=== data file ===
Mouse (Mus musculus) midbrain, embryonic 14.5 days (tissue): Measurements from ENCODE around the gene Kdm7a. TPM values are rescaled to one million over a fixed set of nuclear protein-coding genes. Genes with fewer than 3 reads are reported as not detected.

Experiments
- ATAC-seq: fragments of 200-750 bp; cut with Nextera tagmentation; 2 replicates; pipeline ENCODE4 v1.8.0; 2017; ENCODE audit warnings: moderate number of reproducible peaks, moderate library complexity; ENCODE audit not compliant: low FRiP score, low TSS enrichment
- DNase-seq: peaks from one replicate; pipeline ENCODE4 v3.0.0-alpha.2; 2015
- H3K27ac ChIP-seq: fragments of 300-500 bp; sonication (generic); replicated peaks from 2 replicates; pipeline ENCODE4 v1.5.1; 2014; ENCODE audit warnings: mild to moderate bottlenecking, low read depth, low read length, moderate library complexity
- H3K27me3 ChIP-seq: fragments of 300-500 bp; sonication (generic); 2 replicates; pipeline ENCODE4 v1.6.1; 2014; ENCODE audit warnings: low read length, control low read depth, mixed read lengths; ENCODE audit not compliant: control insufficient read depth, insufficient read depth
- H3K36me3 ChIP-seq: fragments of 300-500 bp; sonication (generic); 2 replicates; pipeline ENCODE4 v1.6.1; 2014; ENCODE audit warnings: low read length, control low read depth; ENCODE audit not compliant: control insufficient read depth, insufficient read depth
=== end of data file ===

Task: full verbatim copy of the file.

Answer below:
Mouse (Mus musculus) midbrain, embryonic 14.5 days (tissue): Measurements from ENCODE around the gene Kdm7a. TPM values are rescaled to one million over a fixed set of nuclear protein-coding genes. Genes with fewer than 3 reads are reported as not detected.

Experiments
- ATAC-seq: fragments of 200-750 bp; cut with Nextera tagmentation; 2 replicates; pipeline ENCODE4 v1.8.0; 2017; ENCODE audit warnings: moderate number of reproducible peaks, moderate library complexity; ENCODE audit not compliant: low FRiP score, low TSS enrichment
- DNase-seq: peaks from one replicate; pipeline ENCODE4 v3.0.0-alpha.2; 2015
- H3K27ac ChIP-seq: fragments of 300-500 bp; sonication (generic); replicated peaks from 2 replicates; pipeline ENCODE4 v1.5.1; 2014; ENCODE audit warnings: mild to moderate bottlenecking, low read depth, low read length, moderate library complexity
- H3K27me3 ChIP-seq: fragments of 300-500 bp; sonication (generic); 2 replicates; pipeline ENCODE4 v1.6.1; 2014; ENCODE audit warnings: low read length, control low read depth, mixed read lengths; ENCODE audit not compliant: control insufficient read depth, insufficient read depth
- H3K36me3 ChIP-seq: fragments of 300-500 bp; sonication (generic); 2 replicates; pipeline ENCODE4 v1.6.1; 2014; ENCODE audit warnings: low read length, control low read depth; ENCODE audit not compliant: control insufficient read depth, insufficient read depth